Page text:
• Only a very small proportion of respondents obtain information exclusively from social media. One percent of Mecklenburg-Western Pomerania residents aged 16 and older do not use any other media service at least several times a week.
  • Fifteen per cent of those surveyed regularly "share" current content; twelve per cent "like" it and seven per cent comment on socio-political topics in social media. The proportions of the population who regularly "like" and "share" are highest among supporters of the AfD and the Greens.
  • When it comes to socially relevant information about Mecklenburg-Western Pomerania, most internet users prefer text form. Overall, 57 per cent often or very often read such contributions on the internet. Contributions to listen to or to watch are preferred by every fifth person (20%).
  • The currently most important problems in the federal state are considered to be migration policy, the energy crisis and the loss of trust in politics. The most important sources of information are television, newspapers, personal experiences and conversations.
  • The greatest credibility is given to public information and regional newspapers; the least to the tabloid press and information from politicians and social media.
  • People in Mecklenburg-Vorpommern trust the police, the judiciary, their local council and administration the most. "The further away" political institutions are, the less trust is placed in them; overall, the parties in general and the federal government are trusted the least.
  • Overall, 60 per cent agree with the statement that democracy is the political system that best suits our society. Satisfied with the way democracy functions in Mecklenburg-Western Pomerania are 32 per cent.
  • The proportions of those who are satisfied as well as those who are partially satisfied and those who are not satisfied and who use the media services surveyed do not show any different patterns. The clearly largest share of the population is reached via classic information providers such as the news and press products, online and offline, as well as in personal conversations of regional information.
  • Although there are hardly any differences in media use, they become clear in the attributions of credibility. Those who are dissatisfied with the functioning of democracy attribute less credibility to the information on offer, especially information from politicians, and they trust political institutions significantly less than the two more satisfied groups compared.
  • Twelve percent of respondents believe that they can make a difference politically in Germany. Half of the residents of Mecklenburg-Western Pomerania aged 16 and older believe that their effectiveness is not particularly strong.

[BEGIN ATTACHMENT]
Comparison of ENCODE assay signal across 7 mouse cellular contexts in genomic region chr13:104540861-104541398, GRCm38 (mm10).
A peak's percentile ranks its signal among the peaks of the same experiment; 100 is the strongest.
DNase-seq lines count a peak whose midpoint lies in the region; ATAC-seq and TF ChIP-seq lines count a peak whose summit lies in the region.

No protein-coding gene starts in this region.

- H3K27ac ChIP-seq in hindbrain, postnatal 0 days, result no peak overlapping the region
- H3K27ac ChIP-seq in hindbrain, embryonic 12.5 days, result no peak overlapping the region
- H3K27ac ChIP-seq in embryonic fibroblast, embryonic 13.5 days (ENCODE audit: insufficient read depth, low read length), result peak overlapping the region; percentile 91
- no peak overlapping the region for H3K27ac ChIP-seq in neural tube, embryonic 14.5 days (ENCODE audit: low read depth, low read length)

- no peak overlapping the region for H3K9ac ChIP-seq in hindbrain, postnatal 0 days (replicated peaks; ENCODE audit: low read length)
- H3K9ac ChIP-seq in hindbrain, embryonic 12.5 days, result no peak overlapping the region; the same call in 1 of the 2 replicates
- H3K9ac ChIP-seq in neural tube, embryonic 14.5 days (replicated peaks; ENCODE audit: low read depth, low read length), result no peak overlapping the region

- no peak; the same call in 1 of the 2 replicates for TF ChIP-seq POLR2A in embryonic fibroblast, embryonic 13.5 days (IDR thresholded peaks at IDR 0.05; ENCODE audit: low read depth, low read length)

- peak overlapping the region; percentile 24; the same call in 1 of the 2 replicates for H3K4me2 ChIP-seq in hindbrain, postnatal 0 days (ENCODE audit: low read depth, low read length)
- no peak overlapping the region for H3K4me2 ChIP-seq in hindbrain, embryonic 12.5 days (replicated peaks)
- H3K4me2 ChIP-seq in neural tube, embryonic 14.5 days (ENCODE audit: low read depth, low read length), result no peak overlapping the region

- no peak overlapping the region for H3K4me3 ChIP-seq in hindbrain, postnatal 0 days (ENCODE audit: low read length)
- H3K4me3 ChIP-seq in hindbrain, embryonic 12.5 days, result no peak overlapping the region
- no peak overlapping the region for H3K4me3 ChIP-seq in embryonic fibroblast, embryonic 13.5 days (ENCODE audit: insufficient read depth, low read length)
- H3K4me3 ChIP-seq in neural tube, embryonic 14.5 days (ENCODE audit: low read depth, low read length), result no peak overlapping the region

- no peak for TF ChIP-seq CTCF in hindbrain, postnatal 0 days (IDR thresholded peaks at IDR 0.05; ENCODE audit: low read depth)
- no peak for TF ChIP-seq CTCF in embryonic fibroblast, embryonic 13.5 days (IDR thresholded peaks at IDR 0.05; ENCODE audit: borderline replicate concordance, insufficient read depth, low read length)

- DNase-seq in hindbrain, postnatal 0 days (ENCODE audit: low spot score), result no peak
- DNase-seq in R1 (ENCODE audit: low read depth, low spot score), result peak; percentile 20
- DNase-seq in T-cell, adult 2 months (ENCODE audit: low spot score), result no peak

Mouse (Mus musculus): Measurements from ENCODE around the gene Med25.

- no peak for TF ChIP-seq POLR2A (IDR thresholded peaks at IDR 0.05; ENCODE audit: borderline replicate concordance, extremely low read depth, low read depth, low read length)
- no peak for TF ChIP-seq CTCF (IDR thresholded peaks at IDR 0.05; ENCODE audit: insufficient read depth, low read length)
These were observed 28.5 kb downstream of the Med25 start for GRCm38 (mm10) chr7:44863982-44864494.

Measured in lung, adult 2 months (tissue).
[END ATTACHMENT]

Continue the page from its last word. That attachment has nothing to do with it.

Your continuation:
• The perception of the extent to which one can make a political difference is closely related to satisfaction with how democracy functions in Mecklenburg-Western Pomerania. Of those who think they can make a difference politically, over half (51%) are satisfied with how democracy works in their state. Of those who think their actions have little effect on the political shaping of life in Germany, only one in four is satisfied with the way democracy works.
Studie available for download (pdf, in German)

About the Research Project "Media Use and Political Culture in Mecklenburg-Western Pomerania

The research project "Media Use and Political Culture in Mecklenburg-Western Pomerania" investigated how people in Mecklenburg-Western Pomerania inform themselves about politics and other socially relevant topics in their federal state and what general attitudes they have towards politics. The study aims to provide an overview of politically oriented media use and political culture in Mecklenburg-Western Pomerania. It will also help to develop strategies to reach population groups that largely avoid the use of news and political content more effectively. The Leibniz Institute for Media Research | Hans-Bredow-Institut was supported for this study by the State Agency for Civic Education Mecklenburg-Western Pomerania and the Media Authority Mecklenburg-Western Pomerania.

About the Leibniz Institute for Media Research | Hans-Bredow-Institut (HBI)

The Hans-Bredow-Institut researches media change and the associated structural changes in public communication. Cross-media, interdisciplinary and independent, it combines basic science and transfer research and thus creates problem-relevant knowledge for politics, commerce, and civil society. In 2019, the institute was accepted into the Leibniz Association. More at https://leibniz-hbi.de/de.


Christiane Matzen
Leibniz Institute for Media Research | Hans-Bredow-Institut
Tel. 040 45 02 17 41
c.matzen @ leibniz-hbi.de
Photo: Yulia Buchatskaya / Unsplash